Graduated in Philosophy with a thesis on historical research on utopia, in 2017 she attended the ISTUD Master’s Degree in Applied Narrative Medicine – 5th Edition; she followed specialisation training courses in human resources, training and conflict mediation in the healthcare context. For about 12 years she has been a consultant at the Training Structure of the ASL of Biella for narrative medicine/medical humanities projects, in particular for narrative interview activities, digital storytelling and editing projects dedicated to oncological pathologies, Parkinson’s, Alzheimer’s and others.
Self-inflicted violence is only seemingly a punctiform event, a movement, an act that ends with the death of its perpetrator, piercing the everyday life of the communities to which it belongs without generating any bloodshed.
Beyond all psychologism and all macabre and voyeuristic chatter, that is to say, beyond those approaches that remain pertinaciously linked to the suicide experience among those who witness it mostly from afar, what strikes me most about self-inflicted violence is its capacity to expand like a gas around the deflagration. Contrary to what may appear, perhaps even in the feelings of those who carry it out, it is in fact not a matter of gestures, of self-inflicted acts, enclosed in a tragic here and now that concerns only its subject-object. The laceration produced by the killing of oneself is one that can devour, swallowing up energies and hopes in a dark vortex of guilt and anger that often becomes a narrow trap in which individual history stagnates and ruminates itself.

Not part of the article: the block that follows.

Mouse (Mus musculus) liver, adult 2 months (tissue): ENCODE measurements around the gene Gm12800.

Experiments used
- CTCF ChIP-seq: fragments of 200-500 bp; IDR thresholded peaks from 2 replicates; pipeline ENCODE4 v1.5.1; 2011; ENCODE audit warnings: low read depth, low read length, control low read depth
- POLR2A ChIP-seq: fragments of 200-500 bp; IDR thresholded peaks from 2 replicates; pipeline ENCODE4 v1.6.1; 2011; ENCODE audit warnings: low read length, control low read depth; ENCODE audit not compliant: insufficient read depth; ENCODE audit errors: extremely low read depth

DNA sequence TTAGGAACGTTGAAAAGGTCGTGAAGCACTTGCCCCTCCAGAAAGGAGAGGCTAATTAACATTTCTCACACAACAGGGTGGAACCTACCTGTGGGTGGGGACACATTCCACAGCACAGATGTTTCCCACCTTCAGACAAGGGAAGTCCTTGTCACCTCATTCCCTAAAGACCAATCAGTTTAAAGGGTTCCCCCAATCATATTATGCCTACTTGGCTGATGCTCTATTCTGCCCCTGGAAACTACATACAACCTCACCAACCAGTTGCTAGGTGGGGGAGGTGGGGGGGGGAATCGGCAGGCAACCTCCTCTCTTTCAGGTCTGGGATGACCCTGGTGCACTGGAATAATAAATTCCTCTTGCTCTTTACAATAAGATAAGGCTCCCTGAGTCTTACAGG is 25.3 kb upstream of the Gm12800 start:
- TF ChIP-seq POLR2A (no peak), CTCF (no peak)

The traversal of suicide bereavement can be long and bumpy. For it is a matter of overcoming, by passing through it, various forms of violence.
The violence of the unexpected. Suicide often tears apart scenarios in apparent, precarious, seesaw, but nonetheless balanced equilibrium. The picture that was (remained) hanging has fallen. Suicide invests and overwhelms.
The violence of silence. Those left behind find themselves speechless, among interrupted conversations that can never be resumed. And even when the person who takes his own life leaves a message, an opaque void opens up after the last of those words.
The violence of finality. Suicide is peremptory, irreversible, without return, without room for dialogue, confrontation, negotiation. It imposes itself.
The violence of the enigma. The questions that arise from a suicide chase each other, intertwine, multiply, around the incandescent core of “why?”. And it is not a game to search for traces to find answers, because there are no rules to help and no prize to be had.
The violence of passivity. He who takes his own life decides for himself and for all. Together, at the same moment, with or without awareness. He who remains, nothing can. He contemplates an absence and tries to pick up the pieces and reconstruct a form of normality, as the only possible action.
The violence of scandal. The choice to take one’s own life is profoundly perturbing, contrary to what one wants to be ‘natural’, namely love or, in any case, the bond with life.